VOLCANO risk management is as much an issue for sociologists, economists and educationists as it is for geologists, the Geological Society conference was told.
Flavio Dobran, of the Global Volcanic and Environmental Systems Simulation in Naples, warned that the threat of volcanoes was increasing with the rapid growth of towns surrounding them.
The inability of volcano experts to accurately predict eruptions, means that risk management should shift towards educating local people about what to do in an emergency, and more careful urban planning.
"It is not feasible to evacuate hundreds of thousands of people at very short notice and without panic from densely populated towns where the population is not educated about the risk," he said.
Education was a major problem. "Many explosive volcanoes have long periods of quiescence which may last hundreds of years. Past eruptive history contributes towards the education of the population, but it is not as effective as when the population has a real experience," said Mr Dobran.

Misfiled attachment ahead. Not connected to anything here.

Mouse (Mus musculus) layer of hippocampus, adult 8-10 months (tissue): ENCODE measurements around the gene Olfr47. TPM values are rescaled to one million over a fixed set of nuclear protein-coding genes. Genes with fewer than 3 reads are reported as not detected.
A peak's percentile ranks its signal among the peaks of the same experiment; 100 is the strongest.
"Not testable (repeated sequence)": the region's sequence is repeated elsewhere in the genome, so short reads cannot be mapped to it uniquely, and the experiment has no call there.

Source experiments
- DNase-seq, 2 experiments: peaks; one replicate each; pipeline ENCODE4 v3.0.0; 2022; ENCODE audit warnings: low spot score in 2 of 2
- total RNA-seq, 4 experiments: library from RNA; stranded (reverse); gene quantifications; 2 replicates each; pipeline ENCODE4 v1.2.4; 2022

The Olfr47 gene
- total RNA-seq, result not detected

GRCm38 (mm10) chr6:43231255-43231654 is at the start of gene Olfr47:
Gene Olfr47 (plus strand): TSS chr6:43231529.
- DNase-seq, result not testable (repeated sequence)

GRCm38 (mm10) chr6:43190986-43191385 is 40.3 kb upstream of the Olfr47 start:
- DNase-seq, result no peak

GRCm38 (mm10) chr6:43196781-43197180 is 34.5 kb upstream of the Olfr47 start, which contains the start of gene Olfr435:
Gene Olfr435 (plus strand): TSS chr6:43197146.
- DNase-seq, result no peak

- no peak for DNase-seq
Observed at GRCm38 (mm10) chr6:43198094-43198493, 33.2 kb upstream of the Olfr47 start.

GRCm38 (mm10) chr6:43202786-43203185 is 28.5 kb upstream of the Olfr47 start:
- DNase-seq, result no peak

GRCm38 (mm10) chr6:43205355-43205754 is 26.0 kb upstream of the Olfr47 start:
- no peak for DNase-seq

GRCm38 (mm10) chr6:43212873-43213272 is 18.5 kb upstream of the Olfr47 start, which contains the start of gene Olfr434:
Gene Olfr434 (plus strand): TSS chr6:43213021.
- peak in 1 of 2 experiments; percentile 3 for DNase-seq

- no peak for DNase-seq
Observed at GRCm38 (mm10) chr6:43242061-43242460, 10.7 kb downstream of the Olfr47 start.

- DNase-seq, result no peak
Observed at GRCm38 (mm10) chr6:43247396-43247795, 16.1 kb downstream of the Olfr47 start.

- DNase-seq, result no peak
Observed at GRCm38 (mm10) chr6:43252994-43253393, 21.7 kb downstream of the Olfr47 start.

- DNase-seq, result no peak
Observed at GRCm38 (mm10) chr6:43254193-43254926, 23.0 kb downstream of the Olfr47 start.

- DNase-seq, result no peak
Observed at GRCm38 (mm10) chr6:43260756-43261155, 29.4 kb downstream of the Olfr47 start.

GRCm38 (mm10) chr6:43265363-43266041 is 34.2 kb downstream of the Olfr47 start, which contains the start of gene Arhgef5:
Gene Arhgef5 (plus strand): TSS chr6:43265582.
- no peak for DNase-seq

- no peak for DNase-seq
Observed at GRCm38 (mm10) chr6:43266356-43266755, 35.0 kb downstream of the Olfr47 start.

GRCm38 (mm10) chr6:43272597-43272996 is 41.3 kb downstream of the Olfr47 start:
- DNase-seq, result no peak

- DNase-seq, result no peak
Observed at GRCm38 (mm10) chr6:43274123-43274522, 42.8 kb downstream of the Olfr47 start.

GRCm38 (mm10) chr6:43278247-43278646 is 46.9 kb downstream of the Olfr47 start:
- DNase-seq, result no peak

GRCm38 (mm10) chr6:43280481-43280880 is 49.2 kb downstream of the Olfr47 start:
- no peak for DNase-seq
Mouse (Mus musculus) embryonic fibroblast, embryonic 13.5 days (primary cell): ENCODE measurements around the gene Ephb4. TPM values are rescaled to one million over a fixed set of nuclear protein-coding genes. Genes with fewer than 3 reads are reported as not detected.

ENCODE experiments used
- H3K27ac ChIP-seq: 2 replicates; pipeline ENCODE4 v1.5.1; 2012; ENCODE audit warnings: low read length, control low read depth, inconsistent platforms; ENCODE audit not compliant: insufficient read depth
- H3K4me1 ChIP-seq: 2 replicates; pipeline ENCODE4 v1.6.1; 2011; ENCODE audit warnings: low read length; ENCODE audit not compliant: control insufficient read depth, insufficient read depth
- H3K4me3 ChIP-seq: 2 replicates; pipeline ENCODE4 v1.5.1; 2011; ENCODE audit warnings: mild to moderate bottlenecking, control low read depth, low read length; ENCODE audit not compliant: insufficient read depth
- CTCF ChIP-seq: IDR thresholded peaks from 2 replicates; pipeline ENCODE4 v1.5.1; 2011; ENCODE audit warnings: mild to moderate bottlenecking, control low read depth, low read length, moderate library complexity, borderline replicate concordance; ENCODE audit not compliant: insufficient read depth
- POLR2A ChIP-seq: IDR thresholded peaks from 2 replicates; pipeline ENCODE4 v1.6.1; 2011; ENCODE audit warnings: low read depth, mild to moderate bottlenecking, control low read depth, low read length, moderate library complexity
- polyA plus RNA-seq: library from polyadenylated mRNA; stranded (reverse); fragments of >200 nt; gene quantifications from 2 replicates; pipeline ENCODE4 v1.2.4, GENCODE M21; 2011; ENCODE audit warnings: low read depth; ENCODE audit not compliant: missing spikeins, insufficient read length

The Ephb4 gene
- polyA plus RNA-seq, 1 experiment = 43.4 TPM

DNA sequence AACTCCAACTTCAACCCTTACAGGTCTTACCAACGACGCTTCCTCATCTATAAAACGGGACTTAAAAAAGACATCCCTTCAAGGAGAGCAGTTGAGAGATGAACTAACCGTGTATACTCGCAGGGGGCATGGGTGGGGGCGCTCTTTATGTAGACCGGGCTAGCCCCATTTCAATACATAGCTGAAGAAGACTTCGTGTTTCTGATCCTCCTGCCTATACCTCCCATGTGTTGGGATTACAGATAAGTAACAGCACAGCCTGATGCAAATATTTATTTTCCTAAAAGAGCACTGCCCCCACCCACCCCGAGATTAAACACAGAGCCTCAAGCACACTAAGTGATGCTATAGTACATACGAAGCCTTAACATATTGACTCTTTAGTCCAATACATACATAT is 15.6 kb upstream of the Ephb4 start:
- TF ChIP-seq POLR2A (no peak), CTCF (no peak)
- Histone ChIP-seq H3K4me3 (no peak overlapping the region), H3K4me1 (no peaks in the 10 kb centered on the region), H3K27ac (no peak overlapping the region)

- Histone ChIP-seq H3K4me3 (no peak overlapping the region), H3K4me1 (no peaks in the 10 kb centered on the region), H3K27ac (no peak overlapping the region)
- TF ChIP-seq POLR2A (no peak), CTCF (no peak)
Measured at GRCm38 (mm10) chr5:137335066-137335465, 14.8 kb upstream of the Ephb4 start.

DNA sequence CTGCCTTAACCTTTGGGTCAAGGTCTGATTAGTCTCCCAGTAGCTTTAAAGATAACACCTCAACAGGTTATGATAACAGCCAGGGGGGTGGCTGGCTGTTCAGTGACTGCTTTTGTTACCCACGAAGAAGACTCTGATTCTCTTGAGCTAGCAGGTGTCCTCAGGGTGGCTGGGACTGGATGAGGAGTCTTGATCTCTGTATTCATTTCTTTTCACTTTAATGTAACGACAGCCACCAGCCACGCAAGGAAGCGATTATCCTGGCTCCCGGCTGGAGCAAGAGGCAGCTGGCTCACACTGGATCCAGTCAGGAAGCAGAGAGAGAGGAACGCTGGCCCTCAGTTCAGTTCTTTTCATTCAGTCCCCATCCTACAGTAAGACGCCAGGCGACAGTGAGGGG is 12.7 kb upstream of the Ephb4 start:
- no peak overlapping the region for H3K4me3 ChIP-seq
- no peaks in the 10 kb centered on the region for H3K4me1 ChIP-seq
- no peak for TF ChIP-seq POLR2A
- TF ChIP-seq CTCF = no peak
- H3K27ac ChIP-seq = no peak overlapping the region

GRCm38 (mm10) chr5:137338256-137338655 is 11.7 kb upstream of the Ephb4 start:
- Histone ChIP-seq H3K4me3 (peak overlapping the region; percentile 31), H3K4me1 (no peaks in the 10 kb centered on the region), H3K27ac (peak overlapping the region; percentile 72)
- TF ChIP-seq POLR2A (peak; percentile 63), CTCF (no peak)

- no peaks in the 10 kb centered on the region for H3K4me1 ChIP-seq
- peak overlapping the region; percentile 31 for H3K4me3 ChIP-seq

His Vesuvius 2000 project seeks to analyse population behaviour during and after eruptions and develop a forecast for the most probable socioeconomic effects. Urban planning, evacuation plans, and education programmes should be to the fore, added Mr Dobran. Classical volcanological methods of risk reduction had allowed "abusive urbanisation and ignorance".